In The Third Fontana Book of Great Ghost Stories (Fontana/Collins, 1966) Robert Aickman wrote:
Having mentioned three of the six (possible) masterpieces in the ghost story genre, Aickman tantalisingly refuses to tell us which are the other stories. It seems reasonable that they are not to be found elsewhere in the first three volumes of the Fontana books he edited (otherwise he would have mentioned them.) This rules out stories that connoisseurs of the genre might have thought strong candidates, including Walter de la Mare’s ‘Seaton’s Aunt’ and Edith Wharton’s ‘Afterward’.
It is not unreasonable to assume that the three remaining stories are to be found somewhere in Aickman's five subsequent Fontana volumes, although we must allow for the possibility that Aickman was unable to obtain copyright permission for them.
Another clue is Robert Aickman’s own library, which was catalogued after his death when it was sent to Bowling Green University. A large number of ghost story writers we know he read are not to be found among these books, so it is very possible that in his later years, having downsized from his large flat at the Barbican to smaller rooms at Gledhow Gardens, Aickman ‘pruned’ his collection. There is a strong possibility, I would argue, that he would have retained those three remaining ‘masterpieces’ on his shelves. I suggest that it is in the over-lap between the Fontana collections and his library that we will find the remaining three stories….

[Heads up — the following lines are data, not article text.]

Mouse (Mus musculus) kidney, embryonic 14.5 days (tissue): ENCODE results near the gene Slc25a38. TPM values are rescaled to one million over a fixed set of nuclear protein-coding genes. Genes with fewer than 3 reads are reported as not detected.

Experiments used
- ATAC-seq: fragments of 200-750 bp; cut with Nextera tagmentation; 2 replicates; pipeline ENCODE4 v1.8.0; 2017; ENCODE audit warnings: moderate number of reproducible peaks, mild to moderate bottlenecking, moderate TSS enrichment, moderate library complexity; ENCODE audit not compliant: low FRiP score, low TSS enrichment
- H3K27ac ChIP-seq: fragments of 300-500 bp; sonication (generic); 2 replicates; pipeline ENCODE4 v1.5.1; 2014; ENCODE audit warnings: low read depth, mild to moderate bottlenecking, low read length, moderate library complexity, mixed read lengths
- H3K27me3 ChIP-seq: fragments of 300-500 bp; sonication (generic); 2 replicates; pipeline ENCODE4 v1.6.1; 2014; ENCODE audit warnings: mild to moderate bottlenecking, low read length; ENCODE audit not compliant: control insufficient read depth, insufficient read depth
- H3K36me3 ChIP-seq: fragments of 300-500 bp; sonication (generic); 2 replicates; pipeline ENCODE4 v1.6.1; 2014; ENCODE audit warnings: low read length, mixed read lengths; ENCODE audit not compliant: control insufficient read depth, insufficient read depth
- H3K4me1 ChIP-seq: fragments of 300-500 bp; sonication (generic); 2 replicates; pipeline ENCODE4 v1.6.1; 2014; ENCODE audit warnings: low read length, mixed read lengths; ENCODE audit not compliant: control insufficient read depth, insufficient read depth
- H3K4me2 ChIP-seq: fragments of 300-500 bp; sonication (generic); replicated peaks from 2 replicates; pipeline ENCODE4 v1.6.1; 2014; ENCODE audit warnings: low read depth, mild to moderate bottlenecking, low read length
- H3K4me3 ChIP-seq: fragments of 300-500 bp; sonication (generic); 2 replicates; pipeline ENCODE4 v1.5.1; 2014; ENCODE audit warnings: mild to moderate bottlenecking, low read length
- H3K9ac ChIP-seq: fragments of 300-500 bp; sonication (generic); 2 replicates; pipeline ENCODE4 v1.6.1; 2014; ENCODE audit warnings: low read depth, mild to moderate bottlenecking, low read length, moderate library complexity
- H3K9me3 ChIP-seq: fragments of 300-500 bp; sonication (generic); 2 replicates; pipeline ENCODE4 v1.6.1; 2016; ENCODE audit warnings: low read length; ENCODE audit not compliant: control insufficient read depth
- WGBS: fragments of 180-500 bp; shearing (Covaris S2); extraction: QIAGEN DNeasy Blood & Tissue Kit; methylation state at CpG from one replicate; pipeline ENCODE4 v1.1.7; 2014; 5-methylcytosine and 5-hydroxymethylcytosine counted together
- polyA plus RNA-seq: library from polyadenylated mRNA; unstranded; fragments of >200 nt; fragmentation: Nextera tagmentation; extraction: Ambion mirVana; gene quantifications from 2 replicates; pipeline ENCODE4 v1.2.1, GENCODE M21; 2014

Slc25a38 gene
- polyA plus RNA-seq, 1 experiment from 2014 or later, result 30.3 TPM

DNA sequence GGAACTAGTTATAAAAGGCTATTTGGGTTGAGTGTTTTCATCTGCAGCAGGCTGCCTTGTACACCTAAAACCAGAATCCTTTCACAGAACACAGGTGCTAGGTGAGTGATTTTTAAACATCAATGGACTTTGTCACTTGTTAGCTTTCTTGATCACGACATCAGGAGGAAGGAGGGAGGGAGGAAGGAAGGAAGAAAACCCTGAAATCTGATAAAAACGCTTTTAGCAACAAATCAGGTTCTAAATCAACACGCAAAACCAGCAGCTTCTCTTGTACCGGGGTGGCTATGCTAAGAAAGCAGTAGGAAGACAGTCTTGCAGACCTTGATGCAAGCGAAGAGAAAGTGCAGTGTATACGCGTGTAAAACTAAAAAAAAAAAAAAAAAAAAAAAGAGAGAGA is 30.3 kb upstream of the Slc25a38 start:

Possibilities from the 4th Fontana volume are:
All of the above stories were in collections that Aickman retained. Of course, it is possible that he didn’t need to keep a copy of all the ‘masterpieces’ in their original publications, as they were in his own copies of the Fontana volumes.
The only story other than the initial three which Aickman called a masterpiece (actually, an ‘unqualifiable masterpiece’) is Turgenev’s ‘Bezhin Lea’. It is, perhaps, the most likely addition to the list which would now comprise:
That the remaining two are to be found in the other stories mentioned in this blog is likely, but who can say which they are…